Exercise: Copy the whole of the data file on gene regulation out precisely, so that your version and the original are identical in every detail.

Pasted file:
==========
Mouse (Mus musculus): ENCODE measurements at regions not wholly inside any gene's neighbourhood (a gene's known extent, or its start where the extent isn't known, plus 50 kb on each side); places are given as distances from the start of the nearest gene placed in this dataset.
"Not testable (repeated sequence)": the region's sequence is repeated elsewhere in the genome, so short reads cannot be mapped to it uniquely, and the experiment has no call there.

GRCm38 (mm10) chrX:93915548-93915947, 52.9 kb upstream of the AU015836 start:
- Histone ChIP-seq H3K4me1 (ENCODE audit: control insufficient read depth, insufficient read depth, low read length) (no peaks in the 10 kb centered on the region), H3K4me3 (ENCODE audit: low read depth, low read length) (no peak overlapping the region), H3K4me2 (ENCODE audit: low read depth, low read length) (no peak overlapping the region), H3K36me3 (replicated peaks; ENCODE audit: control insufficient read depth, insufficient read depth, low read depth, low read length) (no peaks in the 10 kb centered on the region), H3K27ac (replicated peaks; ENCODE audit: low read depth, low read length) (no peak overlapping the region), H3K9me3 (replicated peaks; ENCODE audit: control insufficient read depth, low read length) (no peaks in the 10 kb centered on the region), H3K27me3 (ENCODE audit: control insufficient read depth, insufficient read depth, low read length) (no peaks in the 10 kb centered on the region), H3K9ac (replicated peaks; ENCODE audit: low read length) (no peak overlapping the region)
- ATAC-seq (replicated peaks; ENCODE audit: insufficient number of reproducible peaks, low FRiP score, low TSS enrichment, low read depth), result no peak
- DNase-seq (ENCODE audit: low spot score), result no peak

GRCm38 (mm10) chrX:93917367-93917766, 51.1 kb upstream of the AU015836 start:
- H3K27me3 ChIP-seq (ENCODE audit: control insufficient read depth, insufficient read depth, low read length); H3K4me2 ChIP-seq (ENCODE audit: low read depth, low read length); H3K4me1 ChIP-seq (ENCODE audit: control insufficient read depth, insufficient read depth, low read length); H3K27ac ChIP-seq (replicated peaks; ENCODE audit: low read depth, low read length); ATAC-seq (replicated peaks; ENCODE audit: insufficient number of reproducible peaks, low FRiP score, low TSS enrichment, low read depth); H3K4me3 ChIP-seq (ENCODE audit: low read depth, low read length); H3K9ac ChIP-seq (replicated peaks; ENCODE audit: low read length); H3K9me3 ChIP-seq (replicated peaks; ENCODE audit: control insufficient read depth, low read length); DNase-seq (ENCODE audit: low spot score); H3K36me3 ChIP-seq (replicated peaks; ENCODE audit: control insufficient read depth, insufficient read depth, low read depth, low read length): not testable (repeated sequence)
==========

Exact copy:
Mouse (Mus musculus): ENCODE measurements at regions not wholly inside any gene's neighbourhood (a gene's known extent, or its start where the extent isn't known, plus 50 kb on each side); places are given as distances from the start of the nearest gene placed in this dataset.
"Not testable (repeated sequence)": the region's sequence is repeated elsewhere in the genome, so short reads cannot be mapped to it uniquely, and the experiment has no call there.

GRCm38 (mm10) chrX:93915548-93915947, 52.9 kb upstream of the AU015836 start:
- Histone ChIP-seq H3K4me1 (ENCODE audit: control insufficient read depth, insufficient read depth, low read length) (no peaks in the 10 kb centered on the region), H3K4me3 (ENCODE audit: low read depth, low read length) (no peak overlapping the region), H3K4me2 (ENCODE audit: low read depth, low read length) (no peak overlapping the region), H3K36me3 (replicated peaks; ENCODE audit: control insufficient read depth, insufficient read depth, low read depth, low read length) (no peaks in the 10 kb centered on the region), H3K27ac (replicated peaks; ENCODE audit: low read depth, low read length) (no peak overlapping the region), H3K9me3 (replicated peaks; ENCODE audit: control insufficient read depth, low read length) (no peaks in the 10 kb centered on the region), H3K27me3 (ENCODE audit: control insufficient read depth, insufficient read depth, low read length) (no peaks in the 10 kb centered on the region), H3K9ac (replicated peaks; ENCODE audit: low read length) (no peak overlapping the region)
- ATAC-seq (replicated peaks; ENCODE audit: insufficient number of reproducible peaks, low FRiP score, low TSS enrichment, low read depth), result no peak
- DNase-seq (ENCODE audit: low spot score), result no peak

GRCm38 (mm10) chrX:93917367-93917766, 51.1 kb upstream of the AU015836 start:
- H3K27me3 ChIP-seq (ENCODE audit: control insufficient read depth, insufficient read depth, low read length); H3K4me2 ChIP-seq (ENCODE audit: low read depth, low read length); H3K4me1 ChIP-seq (ENCODE audit: control insufficient read depth, insufficient read depth, low read length); H3K27ac ChIP-seq (replicated peaks; ENCODE audit: low read depth, low read length); ATAC-seq (replicated peaks; ENCODE audit: insufficient number of reproducible peaks, low FRiP score, low TSS enrichment, low read depth); H3K4me3 ChIP-seq (ENCODE audit: low read depth, low read length); H3K9ac ChIP-seq (replicated peaks; ENCODE audit: low read length); H3K9me3 ChIP-seq (replicated peaks; ENCODE audit: control insufficient read depth, low read length); DNase-seq (ENCODE audit: low spot score); H3K36me3 ChIP-seq (replicated peaks; ENCODE audit: control insufficient read depth, insufficient read depth, low read depth, low read length): not testable (repeated sequence)